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Preparing for night passages


Marine electronics have made night passages so much easier than ever before, but how should you prepare for cruising after the sun sets? Here are 10 top tips.

1. Make the right choice


You might have covered night cruising on your boat training, but the first time you set out in the dark as skipper it’s better this is a planned occasion, rather than being due to unforeseen delay or emergency. So make a plan for a passage that will specifically hone your skills.

2. Plan your passage


Ensure you have your course laid, waypoints entered and any necessary references, such as tides, weather and radio channels, written down in your passage plan. If you use your mobile phone at the helm you might choose to duplicate your notes on there for easy reference.

3. Avoid unnecessary risks


Think about how you can make your plan less stressful. For example, never let your route get too close to unlit buoys and rocks. Choose deeper water if possible to reduce the likelihood of encountering fishing gear. Cross busy shipping routes at 90-degrees even if unregulated, to minimise the time you will be placed in potential conflict. On faster boats, consider running at a slower speed than usual. Even at even 20 knots, you cover 10.3 metres (33ft) every second, so you will significantly improve your chances to respond to issues the slower you go, even if it takes longer. For very early morning departures, you can run a hybrid plan leaving at a slow speed and anticipating the opportunity to run faster from around an hour before sunrise.

4. Use moonlight


To greatly aid your night passage, pick a night with at least a half moon and clear sky. Depending on your latitude it can also be worth opting for the weeks around the longest day when the number of very dark hours is minimised. You’ll be surprised how much residual light remains for much of the night in high summer if you have never got afloat away from land before.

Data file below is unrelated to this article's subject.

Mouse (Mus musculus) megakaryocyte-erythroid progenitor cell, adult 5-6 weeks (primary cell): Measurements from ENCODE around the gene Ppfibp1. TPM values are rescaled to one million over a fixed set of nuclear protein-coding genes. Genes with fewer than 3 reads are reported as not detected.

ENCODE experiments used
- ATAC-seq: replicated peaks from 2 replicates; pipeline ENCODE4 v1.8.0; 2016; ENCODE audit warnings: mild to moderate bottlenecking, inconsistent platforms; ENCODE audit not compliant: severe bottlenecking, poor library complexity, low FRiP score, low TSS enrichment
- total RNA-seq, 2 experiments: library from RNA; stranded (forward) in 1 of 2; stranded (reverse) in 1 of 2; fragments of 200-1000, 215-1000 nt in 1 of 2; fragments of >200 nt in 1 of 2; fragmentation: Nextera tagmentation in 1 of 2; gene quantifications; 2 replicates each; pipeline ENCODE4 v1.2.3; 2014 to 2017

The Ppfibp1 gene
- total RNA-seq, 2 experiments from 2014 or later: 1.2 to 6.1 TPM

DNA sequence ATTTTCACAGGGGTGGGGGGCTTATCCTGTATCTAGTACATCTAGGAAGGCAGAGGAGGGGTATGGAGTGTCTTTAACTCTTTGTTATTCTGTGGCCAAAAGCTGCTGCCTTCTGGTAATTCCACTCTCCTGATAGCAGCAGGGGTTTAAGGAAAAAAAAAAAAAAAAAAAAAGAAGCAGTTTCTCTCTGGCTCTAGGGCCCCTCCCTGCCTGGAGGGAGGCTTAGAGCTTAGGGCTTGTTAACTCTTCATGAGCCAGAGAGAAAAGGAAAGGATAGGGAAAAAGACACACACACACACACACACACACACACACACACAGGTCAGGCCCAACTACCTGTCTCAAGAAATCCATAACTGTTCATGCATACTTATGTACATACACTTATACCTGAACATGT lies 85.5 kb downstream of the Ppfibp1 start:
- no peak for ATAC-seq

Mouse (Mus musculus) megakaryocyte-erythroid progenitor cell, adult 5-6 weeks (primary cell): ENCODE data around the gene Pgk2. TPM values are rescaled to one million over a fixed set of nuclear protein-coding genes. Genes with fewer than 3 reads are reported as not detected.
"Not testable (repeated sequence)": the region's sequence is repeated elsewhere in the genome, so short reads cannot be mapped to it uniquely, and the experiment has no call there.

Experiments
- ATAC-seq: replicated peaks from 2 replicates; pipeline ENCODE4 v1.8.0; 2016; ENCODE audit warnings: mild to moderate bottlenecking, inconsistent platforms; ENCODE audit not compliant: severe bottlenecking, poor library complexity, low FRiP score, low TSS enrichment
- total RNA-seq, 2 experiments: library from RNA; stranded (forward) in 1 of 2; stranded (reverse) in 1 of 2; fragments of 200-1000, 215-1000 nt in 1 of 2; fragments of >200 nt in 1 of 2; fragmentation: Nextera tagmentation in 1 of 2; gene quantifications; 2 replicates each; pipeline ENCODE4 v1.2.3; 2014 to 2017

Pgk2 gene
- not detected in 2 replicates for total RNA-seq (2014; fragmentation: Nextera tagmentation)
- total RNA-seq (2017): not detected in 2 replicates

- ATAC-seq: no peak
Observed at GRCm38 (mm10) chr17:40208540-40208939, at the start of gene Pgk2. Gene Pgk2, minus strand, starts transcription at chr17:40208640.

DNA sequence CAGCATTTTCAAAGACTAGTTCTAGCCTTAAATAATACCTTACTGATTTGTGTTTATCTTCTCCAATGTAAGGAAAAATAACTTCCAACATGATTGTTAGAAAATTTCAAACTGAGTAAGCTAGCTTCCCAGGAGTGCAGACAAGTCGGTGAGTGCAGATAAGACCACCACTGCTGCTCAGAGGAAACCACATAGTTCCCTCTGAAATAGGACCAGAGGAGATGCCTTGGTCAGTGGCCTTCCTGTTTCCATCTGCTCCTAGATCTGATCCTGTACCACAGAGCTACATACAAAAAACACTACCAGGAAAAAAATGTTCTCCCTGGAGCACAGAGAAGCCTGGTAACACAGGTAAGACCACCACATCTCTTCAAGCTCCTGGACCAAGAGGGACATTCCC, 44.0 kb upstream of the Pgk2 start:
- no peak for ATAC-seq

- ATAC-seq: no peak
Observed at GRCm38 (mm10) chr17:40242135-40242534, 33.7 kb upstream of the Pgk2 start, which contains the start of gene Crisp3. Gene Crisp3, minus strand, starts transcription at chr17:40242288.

5. Preserve your night vision


Make sure your night vision is preserved by checking sources of glare in the days before departure. Understand the dimming function of marine electronics so you can easily set them to a low glow when it gets dark. Check to see if you are getting any distracting reflections off the windscreen. Navigation lights on leisure boats often reflect back off white superstructure and deck rails, so check if this is an issue a few days before your planned departure. Don’t be tempted to try to reduce power of navigation lights or block their horizontal output in any way as they have to comply with the Collision Regulations that govern all boats at sea. However you might be able to shield stray glare or temporarily tape the inside of rails with black tape. Fenders in foredeck baskets can be another distraction, so secure them aft somewhere safe at night if possible.

6. Check essential systems


Always check navigation lights and all systems are working correctly well before departure. You wouldn’t believe the number of night passages that have had to be cancelled simply through the lack of a replacement bulb if one is defective. So, unless your boat has approved LED nav lights, then ensure you carry the right spares, noting that the bulb type might be different for port and starboard lights compared to steaming, anchor and stern lights.

7. Keep essential items close by


Prep useful items for your passage so that you can reach them easily. A small waterproof torch is an excellent idea, as are some ready snacks and drinks to save you having to delve around your galley in the dark. It’s likely to get cooler when you get away from the shoreline so pop extra layers of clothing in a place you can grab them. Also ensure all your safety kit is readily to hand.

8. Importance of lifejackets


Everyone has an opinion on exactly when lifejackets should be worn. Whatever your usual daytime decision, it is sensible to enforce the use of lifejackets when on deck at night. Ensure all your lifejackets have dedicated signal lights that are in-date. Remind your crew to be extra careful when on deck.

9. Know your navigation lights


Refresh your knowledge of the navigation and signal lights you will see vessels displaying at night. Be prepared for some distraction from the deck lights on trawlers and passenger vessels – it can be very hard to spot navigation lights against the glare of other light sources. Your perspective of distance at night can be quite confusing; expect that some lights will visually seem further away or closer than the radar or chart plotter is suggesting.

10. Cross reference your position


With satellite navigation, radar and detailed electronic chart plotters it’s tempting to ignore the light characteristics of buoys, but again ensure you understand navigation mark light characteristics displayed on the chart and make a point of cross-referencing your indicated position with what you can see by eye. Be aware that lights ashore can unexpectedly add to the difficulty of seeing navigation marks and even large objects like harbour walls. As strange as it sounds, a good pair of 7x50 binoculars will assist night watch keeping.